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After three nonet albums, Jim Cifelli has moved away from his "little big band" in order to get into another groove. He does this on Groove Station with a septet, a change of instrumentation, and a clear idea of the direction he is headed. That direction is funk, and while the grooves reverberate with the pulse, he takes time out to balance the throb with quieter tunes that generate a heat of their own.
Cifelli composed and arranged the tunes on this recording. His use of instruments is adept, giving the songs character and depth. He churns it out right from the get-go on the pronounced funk of "Groove Station,"? where the bass of Mike Leslie and the drums of Ray Marchica kick in and lay the carpet for the horns, with Cifelli jabbing and pushing the edges on the trumpet. Dan Cipriano has his say on the tenor, but the spiff and the whorl come from the organ of Will Boulware before Dave Phelps cuts a swath on the guitar. A more open but nonetheless beckoning moment finds the blues floating into "You Better Believe It,"? with Cifelli etching them deeper and Phelps adding notes that are clean, precise and elevating. A deeper cut of the blues surfaces on "Long Time Comin',"? a slow, grooving scorcher that packs a weighty punch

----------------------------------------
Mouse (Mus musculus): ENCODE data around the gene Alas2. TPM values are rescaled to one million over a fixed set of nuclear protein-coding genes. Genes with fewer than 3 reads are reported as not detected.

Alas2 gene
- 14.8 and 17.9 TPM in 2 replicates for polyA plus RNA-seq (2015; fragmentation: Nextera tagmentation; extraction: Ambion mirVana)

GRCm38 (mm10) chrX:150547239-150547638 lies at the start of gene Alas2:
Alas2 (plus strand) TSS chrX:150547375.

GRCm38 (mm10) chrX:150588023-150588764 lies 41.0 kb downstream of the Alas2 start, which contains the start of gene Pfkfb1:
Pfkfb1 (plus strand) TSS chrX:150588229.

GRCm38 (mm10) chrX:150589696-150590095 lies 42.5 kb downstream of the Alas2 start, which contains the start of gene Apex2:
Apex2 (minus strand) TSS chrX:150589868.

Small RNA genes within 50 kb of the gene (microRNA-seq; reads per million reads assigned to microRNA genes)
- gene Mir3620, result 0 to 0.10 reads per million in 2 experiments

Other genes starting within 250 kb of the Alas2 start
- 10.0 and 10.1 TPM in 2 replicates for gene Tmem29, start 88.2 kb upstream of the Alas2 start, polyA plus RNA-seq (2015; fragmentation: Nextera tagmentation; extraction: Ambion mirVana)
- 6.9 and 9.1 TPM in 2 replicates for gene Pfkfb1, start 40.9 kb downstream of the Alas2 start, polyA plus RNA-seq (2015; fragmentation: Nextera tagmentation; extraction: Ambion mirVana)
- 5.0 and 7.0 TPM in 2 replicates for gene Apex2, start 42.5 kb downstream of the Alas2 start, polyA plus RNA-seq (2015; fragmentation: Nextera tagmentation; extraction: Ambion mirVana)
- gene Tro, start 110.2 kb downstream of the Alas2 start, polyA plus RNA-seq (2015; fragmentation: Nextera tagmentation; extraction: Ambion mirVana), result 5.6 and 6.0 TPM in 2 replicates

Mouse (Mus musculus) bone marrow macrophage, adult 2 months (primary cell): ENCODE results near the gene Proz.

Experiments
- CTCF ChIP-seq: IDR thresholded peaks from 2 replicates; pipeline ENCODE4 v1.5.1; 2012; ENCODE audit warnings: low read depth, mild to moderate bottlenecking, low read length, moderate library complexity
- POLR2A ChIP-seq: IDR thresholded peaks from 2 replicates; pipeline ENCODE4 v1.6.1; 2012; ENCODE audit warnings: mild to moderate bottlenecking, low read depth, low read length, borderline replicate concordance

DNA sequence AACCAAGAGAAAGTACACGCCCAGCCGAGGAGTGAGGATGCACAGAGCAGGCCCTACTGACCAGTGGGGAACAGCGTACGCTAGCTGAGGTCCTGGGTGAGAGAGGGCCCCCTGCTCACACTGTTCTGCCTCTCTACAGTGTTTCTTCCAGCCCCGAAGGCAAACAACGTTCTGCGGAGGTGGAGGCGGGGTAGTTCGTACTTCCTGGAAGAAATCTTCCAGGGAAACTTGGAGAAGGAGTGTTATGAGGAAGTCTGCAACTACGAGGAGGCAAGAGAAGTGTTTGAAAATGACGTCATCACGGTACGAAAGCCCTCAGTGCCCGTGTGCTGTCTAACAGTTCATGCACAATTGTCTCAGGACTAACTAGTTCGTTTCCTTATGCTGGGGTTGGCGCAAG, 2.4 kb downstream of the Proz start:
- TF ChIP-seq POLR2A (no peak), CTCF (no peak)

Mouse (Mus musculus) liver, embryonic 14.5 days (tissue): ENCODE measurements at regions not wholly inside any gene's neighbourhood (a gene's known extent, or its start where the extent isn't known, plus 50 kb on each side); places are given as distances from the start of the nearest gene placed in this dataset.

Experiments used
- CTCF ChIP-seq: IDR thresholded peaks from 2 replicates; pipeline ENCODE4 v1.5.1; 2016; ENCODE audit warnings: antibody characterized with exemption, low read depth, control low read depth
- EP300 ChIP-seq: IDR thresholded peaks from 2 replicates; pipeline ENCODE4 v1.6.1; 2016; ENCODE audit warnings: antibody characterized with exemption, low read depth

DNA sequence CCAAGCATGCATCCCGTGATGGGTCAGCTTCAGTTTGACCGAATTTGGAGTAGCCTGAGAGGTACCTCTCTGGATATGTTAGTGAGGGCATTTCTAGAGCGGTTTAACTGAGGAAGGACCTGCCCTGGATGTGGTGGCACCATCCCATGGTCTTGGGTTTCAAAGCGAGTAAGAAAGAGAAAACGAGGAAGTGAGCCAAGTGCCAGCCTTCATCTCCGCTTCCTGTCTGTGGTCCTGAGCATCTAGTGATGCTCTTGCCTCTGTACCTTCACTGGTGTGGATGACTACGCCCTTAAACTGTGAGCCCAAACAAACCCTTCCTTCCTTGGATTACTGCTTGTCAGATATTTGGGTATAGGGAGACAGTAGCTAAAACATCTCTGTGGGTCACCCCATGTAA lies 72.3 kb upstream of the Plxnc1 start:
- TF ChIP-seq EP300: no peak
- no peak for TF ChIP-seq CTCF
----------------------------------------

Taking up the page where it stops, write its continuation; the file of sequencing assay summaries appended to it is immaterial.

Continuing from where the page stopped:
There's a different ambit on "Sertão,"? the flavour of the Brazilian rhythm consuming, the lyrical quality well defined in the ensemble lines of the horns. The soloists take varied approaches, Boulware opening the melody and exploring the terrain by adding some pleasant hues along the way before Cifelli takes a pungent ride on the flugelhorn.
Track Listing: Groove Station; You Better Believe It; Time Out; Chaotica; Young Dan; Sertăo; Long Time Comin; Old School
Personnel: Jim Cifelli--trumpet and flugelhorn; Dan Cipriano--alto and tenor saxophone; Dave Phelps--guitar; Will Boulware--keyboards; Mike Leslie--bass; Ray Marchica--drums; Joel Frahm--soprano saxophone on Chaotica
I love jazz because I enjoy the freedom.
I was first exposed to jazz when I was 17.
I met Cedar Walton at a concert in San Paulo.
The best show I ever attended was Helio Jambao trio.
The first jazz record I bought was Witchcraft by George Benson.
My advice to new listeners is listen to the old school first.